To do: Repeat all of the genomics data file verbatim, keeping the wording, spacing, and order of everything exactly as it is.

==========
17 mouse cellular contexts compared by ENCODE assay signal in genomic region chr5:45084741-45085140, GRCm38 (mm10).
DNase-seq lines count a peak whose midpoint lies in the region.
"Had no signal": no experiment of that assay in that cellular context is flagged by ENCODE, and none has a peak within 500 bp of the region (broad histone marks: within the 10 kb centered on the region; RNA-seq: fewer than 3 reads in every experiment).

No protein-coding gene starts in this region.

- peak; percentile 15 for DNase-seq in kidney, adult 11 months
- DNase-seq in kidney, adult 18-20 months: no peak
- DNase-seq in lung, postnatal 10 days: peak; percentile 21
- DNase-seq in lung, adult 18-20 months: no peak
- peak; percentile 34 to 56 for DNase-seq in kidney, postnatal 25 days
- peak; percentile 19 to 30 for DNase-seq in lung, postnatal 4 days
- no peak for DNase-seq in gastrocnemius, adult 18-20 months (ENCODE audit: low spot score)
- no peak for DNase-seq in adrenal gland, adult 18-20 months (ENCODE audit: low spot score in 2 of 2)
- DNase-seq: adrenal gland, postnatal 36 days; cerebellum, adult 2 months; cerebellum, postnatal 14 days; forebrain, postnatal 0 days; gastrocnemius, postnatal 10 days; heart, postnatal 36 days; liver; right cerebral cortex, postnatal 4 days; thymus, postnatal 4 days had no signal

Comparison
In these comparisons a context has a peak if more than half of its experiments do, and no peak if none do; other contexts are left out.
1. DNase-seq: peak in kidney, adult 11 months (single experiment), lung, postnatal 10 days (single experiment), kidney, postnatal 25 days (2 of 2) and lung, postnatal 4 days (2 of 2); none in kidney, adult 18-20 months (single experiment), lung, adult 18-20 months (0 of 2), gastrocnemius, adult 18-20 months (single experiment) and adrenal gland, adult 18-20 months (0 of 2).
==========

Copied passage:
17 mouse cellular contexts compared by ENCODE assay signal in genomic region chr5:45084741-45085140, GRCm38 (mm10).
DNase-seq lines count a peak whose midpoint lies in the region.
"Had no signal": no experiment of that assay in that cellular context is flagged by ENCODE, and none has a peak within 500 bp of the region (broad histone marks: within the 10 kb centered on the region; RNA-seq: fewer than 3 reads in every experiment).

No protein-coding gene starts in this region.

- peak; percentile 15 for DNase-seq in kidney, adult 11 months
- DNase-seq in kidney, adult 18-20 months: no peak
- DNase-seq in lung, postnatal 10 days: peak; percentile 21
- DNase-seq in lung, adult 18-20 months: no peak
- peak; percentile 34 to 56 for DNase-seq in kidney, postnatal 25 days
- peak; percentile 19 to 30 for DNase-seq in lung, postnatal 4 days
- no peak for DNase-seq in gastrocnemius, adult 18-20 months (ENCODE audit: low spot score)
- no peak for DNase-seq in adrenal gland, adult 18-20 months (ENCODE audit: low spot score in 2 of 2)
- DNase-seq: adrenal gland, postnatal 36 days; cerebellum, adult 2 months; cerebellum, postnatal 14 days; forebrain, postnatal 0 days; gastrocnemius, postnatal 10 days; heart, postnatal 36 days; liver; right cerebral cortex, postnatal 4 days; thymus, postnatal 4 days had no signal

Comparison
In these comparisons a context has a peak if more than half of its experiments do, and no peak if none do; other contexts are left out.
1. DNase-seq: peak in kidney, adult 11 months (single experiment), lung, postnatal 10 days (single experiment), kidney, postnatal 25 days (2 of 2) and lung, postnatal 4 days (2 of 2); none in kidney, adult 18-20 months (single experiment), lung, adult 18-20 months (0 of 2), gastrocnemius, adult 18-20 months (single experiment) and adrenal gland, adult 18-20 months (0 of 2).